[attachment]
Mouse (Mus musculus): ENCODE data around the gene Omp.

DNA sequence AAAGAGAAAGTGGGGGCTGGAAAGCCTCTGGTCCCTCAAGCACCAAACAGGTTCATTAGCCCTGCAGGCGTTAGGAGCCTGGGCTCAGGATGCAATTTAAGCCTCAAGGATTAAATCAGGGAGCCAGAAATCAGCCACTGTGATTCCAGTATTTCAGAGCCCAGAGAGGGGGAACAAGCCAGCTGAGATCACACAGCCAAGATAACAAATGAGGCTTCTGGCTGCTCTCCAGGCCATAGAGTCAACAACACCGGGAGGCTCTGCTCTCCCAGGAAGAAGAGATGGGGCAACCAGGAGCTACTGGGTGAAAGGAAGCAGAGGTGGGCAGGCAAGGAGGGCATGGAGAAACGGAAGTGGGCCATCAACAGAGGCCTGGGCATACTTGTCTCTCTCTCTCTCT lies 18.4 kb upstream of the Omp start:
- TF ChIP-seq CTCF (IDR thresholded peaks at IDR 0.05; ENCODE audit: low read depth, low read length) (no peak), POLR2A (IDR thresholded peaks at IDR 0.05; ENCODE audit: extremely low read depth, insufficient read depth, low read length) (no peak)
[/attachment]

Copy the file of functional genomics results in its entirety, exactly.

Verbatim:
Mouse (Mus musculus): ENCODE data around the gene Omp.

DNA sequence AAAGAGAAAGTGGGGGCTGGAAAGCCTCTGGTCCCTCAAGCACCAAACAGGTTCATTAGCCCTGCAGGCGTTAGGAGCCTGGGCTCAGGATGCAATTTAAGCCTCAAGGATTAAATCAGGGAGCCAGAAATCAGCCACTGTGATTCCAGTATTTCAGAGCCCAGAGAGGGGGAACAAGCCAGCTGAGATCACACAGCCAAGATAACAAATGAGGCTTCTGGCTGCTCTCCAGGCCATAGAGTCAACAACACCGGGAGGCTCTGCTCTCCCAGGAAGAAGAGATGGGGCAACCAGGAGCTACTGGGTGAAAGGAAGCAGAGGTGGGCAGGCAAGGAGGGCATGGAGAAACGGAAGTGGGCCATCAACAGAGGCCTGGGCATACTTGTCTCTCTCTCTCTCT lies 18.4 kb upstream of the Omp start:
- TF ChIP-seq CTCF (IDR thresholded peaks at IDR 0.05; ENCODE audit: low read depth, low read length) (no peak), POLR2A (IDR thresholded peaks at IDR 0.05; ENCODE audit: extremely low read depth, insufficient read depth, low read length) (no peak)